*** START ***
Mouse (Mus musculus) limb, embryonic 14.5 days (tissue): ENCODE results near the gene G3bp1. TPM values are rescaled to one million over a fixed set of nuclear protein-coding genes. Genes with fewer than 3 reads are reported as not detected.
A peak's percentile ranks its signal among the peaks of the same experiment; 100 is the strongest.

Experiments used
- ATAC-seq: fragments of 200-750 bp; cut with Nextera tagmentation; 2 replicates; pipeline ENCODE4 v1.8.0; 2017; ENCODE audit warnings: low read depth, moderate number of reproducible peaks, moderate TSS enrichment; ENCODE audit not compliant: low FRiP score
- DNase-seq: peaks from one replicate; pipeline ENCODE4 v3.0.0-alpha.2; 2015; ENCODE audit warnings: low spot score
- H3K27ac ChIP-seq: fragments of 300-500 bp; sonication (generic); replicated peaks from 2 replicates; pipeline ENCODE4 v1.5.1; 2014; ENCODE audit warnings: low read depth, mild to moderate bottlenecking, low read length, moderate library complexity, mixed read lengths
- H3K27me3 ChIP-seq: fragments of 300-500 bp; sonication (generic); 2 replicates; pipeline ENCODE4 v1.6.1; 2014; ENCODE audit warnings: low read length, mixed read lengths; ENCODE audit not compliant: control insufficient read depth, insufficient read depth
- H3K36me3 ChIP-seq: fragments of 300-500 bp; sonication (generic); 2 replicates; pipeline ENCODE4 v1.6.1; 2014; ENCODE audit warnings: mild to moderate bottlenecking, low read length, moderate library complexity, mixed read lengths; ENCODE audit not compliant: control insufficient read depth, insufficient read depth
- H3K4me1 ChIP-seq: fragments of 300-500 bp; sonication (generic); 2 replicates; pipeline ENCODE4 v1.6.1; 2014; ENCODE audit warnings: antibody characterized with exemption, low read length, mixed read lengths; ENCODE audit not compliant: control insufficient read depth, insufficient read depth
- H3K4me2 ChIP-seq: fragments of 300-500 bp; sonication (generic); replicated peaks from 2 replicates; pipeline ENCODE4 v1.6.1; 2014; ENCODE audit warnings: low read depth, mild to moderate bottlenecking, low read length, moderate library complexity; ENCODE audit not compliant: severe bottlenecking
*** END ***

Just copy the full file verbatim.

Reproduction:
Mouse (Mus musculus) limb, embryonic 14.5 days (tissue): ENCODE results near the gene G3bp1. TPM values are rescaled to one million over a fixed set of nuclear protein-coding genes. Genes with fewer than 3 reads are reported as not detected.
A peak's percentile ranks its signal among the peaks of the same experiment; 100 is the strongest.

Experiments used
- ATAC-seq: fragments of 200-750 bp; cut with Nextera tagmentation; 2 replicates; pipeline ENCODE4 v1.8.0; 2017; ENCODE audit warnings: low read depth, moderate number of reproducible peaks, moderate TSS enrichment; ENCODE audit not compliant: low FRiP score
- DNase-seq: peaks from one replicate; pipeline ENCODE4 v3.0.0-alpha.2; 2015; ENCODE audit warnings: low spot score
- H3K27ac ChIP-seq: fragments of 300-500 bp; sonication (generic); replicated peaks from 2 replicates; pipeline ENCODE4 v1.5.1; 2014; ENCODE audit warnings: low read depth, mild to moderate bottlenecking, low read length, moderate library complexity, mixed read lengths
- H3K27me3 ChIP-seq: fragments of 300-500 bp; sonication (generic); 2 replicates; pipeline ENCODE4 v1.6.1; 2014; ENCODE audit warnings: low read length, mixed read lengths; ENCODE audit not compliant: control insufficient read depth, insufficient read depth
- H3K36me3 ChIP-seq: fragments of 300-500 bp; sonication (generic); 2 replicates; pipeline ENCODE4 v1.6.1; 2014; ENCODE audit warnings: mild to moderate bottlenecking, low read length, moderate library complexity, mixed read lengths; ENCODE audit not compliant: control insufficient read depth, insufficient read depth
- H3K4me1 ChIP-seq: fragments of 300-500 bp; sonication (generic); 2 replicates; pipeline ENCODE4 v1.6.1; 2014; ENCODE audit warnings: antibody characterized with exemption, low read length, mixed read lengths; ENCODE audit not compliant: control insufficient read depth, insufficient read depth
- H3K4me2 ChIP-seq: fragments of 300-500 bp; sonication (generic); replicated peaks from 2 replicates; pipeline ENCODE4 v1.6.1; 2014; ENCODE audit warnings: low read depth, mild to moderate bottlenecking, low read length, moderate library complexity; ENCODE audit not compliant: severe bottlenecking